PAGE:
If you own knives and you actually use them, not just display them, you probably know that they need some attention. The maintenance itself differs from one type of a knife to another. The most important part of it is to clean it from dirt. As for the knives with a fixed blade, the maintenance is much easier than it is for the folding knives. Most importantly, pocketknives must be carefully checked for dirt in every accessible place. You can use a brass wire or a soft brush for this. The blade has to be dried afterwards and if it is not made of a stainless material, it has to be greased with oil intended for weapons or other knife maintenance product.
Sharpening is the basic part of the maintenance. Sharpening increases the sharpness of the knife, but also decreases its durability. For this reason, it is crucial to sharpen the knife correctly. Most blades require only a whetstone, or you can also use materials like natural schist or natural stones. Sharpening steel will not sharpen the blades, only smooth them out. It is therefore suitable only for a mild final sharpening. But after a knife has been used for some time, sharpening is a must. There are also sets of special modern knife sharpeners which can help you keep the exact angle of sharpening. How to go about sharpening? The first step is to let the stone absorb water into its pores. The wetness of the stone needs to be maintained during the whole sharpening process. Then, you just need to pull the blade against the sharpener, as though you wanted to cut out a thin slice of it. Depending on the type of grind, you might need to repeat this process for the other side of the blade. Do not forget to keep the same angle when sharpening both sides. The rule is, the sharper the angle, the sharper the blade.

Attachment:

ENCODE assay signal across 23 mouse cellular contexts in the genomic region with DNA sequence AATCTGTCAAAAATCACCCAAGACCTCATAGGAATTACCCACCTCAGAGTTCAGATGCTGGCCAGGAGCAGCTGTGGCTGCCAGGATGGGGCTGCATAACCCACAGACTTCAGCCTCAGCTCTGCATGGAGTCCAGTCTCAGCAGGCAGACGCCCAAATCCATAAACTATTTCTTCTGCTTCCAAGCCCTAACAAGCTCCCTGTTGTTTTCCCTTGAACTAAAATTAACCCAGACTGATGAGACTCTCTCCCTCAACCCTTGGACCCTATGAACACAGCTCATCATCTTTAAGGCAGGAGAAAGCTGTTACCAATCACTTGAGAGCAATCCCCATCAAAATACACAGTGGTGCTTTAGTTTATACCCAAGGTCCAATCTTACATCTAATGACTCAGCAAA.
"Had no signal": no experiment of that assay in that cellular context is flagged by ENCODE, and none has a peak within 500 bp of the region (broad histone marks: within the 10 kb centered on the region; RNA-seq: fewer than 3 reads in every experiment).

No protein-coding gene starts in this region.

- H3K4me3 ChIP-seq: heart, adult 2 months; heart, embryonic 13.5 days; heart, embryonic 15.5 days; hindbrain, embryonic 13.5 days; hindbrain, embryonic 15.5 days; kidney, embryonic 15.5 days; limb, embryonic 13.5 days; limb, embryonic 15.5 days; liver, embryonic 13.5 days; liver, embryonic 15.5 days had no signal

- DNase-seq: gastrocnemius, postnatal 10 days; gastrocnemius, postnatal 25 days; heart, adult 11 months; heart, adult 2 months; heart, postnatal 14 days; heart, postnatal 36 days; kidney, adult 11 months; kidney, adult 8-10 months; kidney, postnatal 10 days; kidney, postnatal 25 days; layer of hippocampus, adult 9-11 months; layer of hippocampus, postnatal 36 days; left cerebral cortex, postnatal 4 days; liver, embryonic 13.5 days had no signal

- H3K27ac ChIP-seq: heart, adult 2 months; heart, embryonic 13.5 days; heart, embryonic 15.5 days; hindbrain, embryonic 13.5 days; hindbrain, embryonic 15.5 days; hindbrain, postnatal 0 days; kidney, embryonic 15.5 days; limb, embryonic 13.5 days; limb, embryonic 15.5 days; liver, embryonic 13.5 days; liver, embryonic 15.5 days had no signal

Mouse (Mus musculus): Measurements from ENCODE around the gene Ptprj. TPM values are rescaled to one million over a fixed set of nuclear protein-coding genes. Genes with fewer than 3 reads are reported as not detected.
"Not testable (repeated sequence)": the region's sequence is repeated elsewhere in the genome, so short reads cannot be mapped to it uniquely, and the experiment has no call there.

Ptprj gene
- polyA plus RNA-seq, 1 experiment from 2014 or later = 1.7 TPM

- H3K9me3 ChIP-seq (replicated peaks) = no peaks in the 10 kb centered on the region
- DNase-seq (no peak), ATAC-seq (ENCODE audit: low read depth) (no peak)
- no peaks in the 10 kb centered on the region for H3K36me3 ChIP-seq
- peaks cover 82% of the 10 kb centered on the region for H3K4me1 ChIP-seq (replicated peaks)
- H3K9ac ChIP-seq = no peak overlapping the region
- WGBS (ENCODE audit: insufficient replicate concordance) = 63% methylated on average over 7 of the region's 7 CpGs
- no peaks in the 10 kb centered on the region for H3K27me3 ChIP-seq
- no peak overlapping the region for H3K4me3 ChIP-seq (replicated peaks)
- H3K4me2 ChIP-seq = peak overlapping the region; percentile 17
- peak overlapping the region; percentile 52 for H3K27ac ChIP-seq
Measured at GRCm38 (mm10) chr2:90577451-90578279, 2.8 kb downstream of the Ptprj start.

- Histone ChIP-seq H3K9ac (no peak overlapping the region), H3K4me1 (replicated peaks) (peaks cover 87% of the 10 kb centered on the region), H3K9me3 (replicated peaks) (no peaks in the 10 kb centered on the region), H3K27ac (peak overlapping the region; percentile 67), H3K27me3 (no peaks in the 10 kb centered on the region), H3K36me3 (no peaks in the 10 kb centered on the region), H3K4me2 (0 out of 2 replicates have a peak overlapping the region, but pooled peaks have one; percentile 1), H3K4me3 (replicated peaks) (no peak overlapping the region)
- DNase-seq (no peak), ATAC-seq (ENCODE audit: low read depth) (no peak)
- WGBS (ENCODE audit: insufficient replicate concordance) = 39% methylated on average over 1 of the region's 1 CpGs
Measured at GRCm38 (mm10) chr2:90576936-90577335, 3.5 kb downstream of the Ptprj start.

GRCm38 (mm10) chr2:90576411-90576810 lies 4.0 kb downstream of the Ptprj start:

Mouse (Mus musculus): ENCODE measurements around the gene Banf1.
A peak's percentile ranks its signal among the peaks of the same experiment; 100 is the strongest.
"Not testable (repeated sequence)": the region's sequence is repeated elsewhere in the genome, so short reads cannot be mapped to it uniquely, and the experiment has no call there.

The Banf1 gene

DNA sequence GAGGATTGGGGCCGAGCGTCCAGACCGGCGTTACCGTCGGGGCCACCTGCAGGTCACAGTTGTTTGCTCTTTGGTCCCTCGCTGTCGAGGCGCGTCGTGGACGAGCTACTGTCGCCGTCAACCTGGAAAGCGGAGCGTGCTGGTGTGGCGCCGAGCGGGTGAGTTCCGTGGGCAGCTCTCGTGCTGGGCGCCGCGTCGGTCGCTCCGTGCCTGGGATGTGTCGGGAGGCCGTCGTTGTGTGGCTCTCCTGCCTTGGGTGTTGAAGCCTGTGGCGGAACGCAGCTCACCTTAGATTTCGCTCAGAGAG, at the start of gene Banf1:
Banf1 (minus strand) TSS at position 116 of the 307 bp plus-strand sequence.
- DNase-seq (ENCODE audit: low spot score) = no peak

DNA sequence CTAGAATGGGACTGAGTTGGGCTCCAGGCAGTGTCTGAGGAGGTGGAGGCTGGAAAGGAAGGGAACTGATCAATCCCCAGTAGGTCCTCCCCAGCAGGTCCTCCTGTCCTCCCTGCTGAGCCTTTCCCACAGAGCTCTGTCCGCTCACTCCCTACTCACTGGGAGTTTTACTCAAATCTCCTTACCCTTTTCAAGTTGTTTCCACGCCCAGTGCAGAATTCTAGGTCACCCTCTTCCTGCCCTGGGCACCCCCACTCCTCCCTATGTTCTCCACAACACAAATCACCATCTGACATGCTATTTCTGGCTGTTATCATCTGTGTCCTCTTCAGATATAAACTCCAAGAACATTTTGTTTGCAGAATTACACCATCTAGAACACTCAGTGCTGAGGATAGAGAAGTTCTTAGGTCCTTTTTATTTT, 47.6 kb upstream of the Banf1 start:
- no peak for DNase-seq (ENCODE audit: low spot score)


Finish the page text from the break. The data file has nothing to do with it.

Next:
Every type of knife requires a different type of storing, there are similar rules for all of them. Correct way of storing helps to protect knives against damage and prevent unnecessary injuries. As far as kitchen knives are concerned, forget about a drawer. The knives would clash against each other every time the drawer moves, gradually making them blunt. A proper wooden knife stand is a much better idea. For other types of knives, a storage in a protective case or a scabbard is the best choice. This prevents injuries and make transport easier. You cannot cut yourself on a knife inside a protective case. Whatever you choose for the storage of your knives, knives should definitely not be exposed to humidity or water. Even if a knife is made of a stainless material, humidity can damage its handle. If a knife needs to be washed, wash it manually and dry it afterwards. A dishwasher is not a good idea. The chemical composition of the detergents used for dishwasher combined with high temperatures can irreversibly damage your knife.